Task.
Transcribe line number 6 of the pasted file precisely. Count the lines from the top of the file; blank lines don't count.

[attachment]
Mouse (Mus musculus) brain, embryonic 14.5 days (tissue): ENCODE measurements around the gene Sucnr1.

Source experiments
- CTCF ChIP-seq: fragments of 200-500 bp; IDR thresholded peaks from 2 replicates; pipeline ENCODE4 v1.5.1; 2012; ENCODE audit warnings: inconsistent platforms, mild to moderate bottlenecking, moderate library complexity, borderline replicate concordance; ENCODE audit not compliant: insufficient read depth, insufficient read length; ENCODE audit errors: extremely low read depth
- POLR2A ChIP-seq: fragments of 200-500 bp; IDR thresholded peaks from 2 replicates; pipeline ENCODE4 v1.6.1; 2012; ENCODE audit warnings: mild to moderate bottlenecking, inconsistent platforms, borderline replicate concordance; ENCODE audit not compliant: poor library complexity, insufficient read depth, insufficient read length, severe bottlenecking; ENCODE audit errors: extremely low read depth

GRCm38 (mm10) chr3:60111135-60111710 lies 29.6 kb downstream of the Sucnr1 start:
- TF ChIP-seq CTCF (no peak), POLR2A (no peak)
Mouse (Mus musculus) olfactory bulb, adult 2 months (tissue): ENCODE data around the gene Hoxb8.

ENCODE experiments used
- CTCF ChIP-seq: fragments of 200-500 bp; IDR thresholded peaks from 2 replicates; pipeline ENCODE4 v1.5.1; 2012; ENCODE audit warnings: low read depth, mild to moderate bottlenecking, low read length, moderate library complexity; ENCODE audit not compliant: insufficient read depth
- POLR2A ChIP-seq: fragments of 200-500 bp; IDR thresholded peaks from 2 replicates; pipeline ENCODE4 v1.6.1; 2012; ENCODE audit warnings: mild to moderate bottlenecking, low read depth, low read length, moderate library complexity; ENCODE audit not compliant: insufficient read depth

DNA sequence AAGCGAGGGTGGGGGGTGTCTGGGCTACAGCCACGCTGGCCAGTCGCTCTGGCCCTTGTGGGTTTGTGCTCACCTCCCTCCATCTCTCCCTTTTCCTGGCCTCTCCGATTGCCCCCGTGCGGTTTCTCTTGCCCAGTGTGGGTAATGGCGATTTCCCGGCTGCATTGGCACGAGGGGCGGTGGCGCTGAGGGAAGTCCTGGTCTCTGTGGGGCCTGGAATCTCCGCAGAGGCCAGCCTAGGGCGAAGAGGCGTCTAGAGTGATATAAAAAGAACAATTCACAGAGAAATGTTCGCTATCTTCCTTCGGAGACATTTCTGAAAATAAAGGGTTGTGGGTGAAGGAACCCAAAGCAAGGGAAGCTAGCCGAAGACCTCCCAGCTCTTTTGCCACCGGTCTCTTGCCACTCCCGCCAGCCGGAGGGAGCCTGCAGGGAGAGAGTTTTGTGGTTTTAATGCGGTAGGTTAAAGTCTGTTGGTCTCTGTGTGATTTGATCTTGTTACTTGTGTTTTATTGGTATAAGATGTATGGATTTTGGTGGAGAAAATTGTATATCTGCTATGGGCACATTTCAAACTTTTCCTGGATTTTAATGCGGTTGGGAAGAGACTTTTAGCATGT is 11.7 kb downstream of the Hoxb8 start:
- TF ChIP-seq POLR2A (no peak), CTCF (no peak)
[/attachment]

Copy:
- TF ChIP-seq CTCF (no peak), POLR2A (no peak)